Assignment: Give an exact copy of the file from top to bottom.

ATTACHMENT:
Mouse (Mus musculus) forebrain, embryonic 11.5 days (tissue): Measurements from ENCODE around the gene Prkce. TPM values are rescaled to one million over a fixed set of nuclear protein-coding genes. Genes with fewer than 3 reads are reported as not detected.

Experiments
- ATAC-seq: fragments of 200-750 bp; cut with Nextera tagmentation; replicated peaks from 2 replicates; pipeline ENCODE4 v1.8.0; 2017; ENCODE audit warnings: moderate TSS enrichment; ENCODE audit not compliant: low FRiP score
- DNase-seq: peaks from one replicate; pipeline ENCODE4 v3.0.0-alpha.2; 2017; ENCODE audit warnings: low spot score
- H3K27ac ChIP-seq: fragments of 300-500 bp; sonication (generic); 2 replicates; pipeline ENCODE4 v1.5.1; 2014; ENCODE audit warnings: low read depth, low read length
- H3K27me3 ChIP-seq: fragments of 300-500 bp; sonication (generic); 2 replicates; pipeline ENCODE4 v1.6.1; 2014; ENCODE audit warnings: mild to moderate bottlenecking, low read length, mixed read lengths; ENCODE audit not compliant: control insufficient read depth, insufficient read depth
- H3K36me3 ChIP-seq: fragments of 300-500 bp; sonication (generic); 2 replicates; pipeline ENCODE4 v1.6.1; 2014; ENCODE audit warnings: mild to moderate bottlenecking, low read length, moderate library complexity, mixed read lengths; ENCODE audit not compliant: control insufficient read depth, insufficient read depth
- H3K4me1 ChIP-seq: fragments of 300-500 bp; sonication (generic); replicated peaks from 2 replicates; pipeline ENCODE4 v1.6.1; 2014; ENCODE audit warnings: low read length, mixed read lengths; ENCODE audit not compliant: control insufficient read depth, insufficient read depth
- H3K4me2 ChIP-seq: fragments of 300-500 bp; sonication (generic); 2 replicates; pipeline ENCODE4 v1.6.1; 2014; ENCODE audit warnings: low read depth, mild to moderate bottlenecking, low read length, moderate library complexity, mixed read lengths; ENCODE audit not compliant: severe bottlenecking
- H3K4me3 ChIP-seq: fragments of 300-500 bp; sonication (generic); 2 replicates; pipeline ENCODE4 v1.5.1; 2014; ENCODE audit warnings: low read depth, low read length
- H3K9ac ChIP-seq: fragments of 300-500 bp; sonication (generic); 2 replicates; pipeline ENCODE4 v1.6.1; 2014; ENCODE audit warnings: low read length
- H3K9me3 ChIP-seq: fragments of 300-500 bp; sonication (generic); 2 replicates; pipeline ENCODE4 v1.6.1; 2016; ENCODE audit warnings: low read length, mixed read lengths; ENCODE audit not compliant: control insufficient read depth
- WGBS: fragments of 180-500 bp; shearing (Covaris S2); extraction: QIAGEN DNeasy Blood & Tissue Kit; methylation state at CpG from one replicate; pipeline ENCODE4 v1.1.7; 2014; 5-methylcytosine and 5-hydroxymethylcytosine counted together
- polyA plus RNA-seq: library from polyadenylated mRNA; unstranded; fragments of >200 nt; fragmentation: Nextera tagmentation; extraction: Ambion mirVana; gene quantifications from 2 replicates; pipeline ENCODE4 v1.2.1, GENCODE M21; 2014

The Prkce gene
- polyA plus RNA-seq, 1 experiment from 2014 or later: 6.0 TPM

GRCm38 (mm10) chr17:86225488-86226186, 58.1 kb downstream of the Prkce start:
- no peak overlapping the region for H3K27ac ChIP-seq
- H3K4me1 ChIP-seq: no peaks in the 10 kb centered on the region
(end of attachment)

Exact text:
Mouse (Mus musculus) forebrain, embryonic 11.5 days (tissue): Measurements from ENCODE around the gene Prkce. TPM values are rescaled to one million over a fixed set of nuclear protein-coding genes. Genes with fewer than 3 reads are reported as not detected.

Experiments
- ATAC-seq: fragments of 200-750 bp; cut with Nextera tagmentation; replicated peaks from 2 replicates; pipeline ENCODE4 v1.8.0; 2017; ENCODE audit warnings: moderate TSS enrichment; ENCODE audit not compliant: low FRiP score
- DNase-seq: peaks from one replicate; pipeline ENCODE4 v3.0.0-alpha.2; 2017; ENCODE audit warnings: low spot score
- H3K27ac ChIP-seq: fragments of 300-500 bp; sonication (generic); 2 replicates; pipeline ENCODE4 v1.5.1; 2014; ENCODE audit warnings: low read depth, low read length
- H3K27me3 ChIP-seq: fragments of 300-500 bp; sonication (generic); 2 replicates; pipeline ENCODE4 v1.6.1; 2014; ENCODE audit warnings: mild to moderate bottlenecking, low read length, mixed read lengths; ENCODE audit not compliant: control insufficient read depth, insufficient read depth
- H3K36me3 ChIP-seq: fragments of 300-500 bp; sonication (generic); 2 replicates; pipeline ENCODE4 v1.6.1; 2014; ENCODE audit warnings: mild to moderate bottlenecking, low read length, moderate library complexity, mixed read lengths; ENCODE audit not compliant: control insufficient read depth, insufficient read depth
- H3K4me1 ChIP-seq: fragments of 300-500 bp; sonication (generic); replicated peaks from 2 replicates; pipeline ENCODE4 v1.6.1; 2014; ENCODE audit warnings: low read length, mixed read lengths; ENCODE audit not compliant: control insufficient read depth, insufficient read depth
- H3K4me2 ChIP-seq: fragments of 300-500 bp; sonication (generic); 2 replicates; pipeline ENCODE4 v1.6.1; 2014; ENCODE audit warnings: low read depth, mild to moderate bottlenecking, low read length, moderate library complexity, mixed read lengths; ENCODE audit not compliant: severe bottlenecking
- H3K4me3 ChIP-seq: fragments of 300-500 bp; sonication (generic); 2 replicates; pipeline ENCODE4 v1.5.1; 2014; ENCODE audit warnings: low read depth, low read length
- H3K9ac ChIP-seq: fragments of 300-500 bp; sonication (generic); 2 replicates; pipeline ENCODE4 v1.6.1; 2014; ENCODE audit warnings: low read length
- H3K9me3 ChIP-seq: fragments of 300-500 bp; sonication (generic); 2 replicates; pipeline ENCODE4 v1.6.1; 2016; ENCODE audit warnings: low read length, mixed read lengths; ENCODE audit not compliant: control insufficient read depth
- WGBS: fragments of 180-500 bp; shearing (Covaris S2); extraction: QIAGEN DNeasy Blood & Tissue Kit; methylation state at CpG from one replicate; pipeline ENCODE4 v1.1.7; 2014; 5-methylcytosine and 5-hydroxymethylcytosine counted together
- polyA plus RNA-seq: library from polyadenylated mRNA; unstranded; fragments of >200 nt; fragmentation: Nextera tagmentation; extraction: Ambion mirVana; gene quantifications from 2 replicates; pipeline ENCODE4 v1.2.1, GENCODE M21; 2014

The Prkce gene
- polyA plus RNA-seq, 1 experiment from 2014 or later: 6.0 TPM

GRCm38 (mm10) chr17:86225488-86226186, 58.1 kb downstream of the Prkce start:
- no peak overlapping the region for H3K27ac ChIP-seq
- H3K4me1 ChIP-seq: no peaks in the 10 kb centered on the region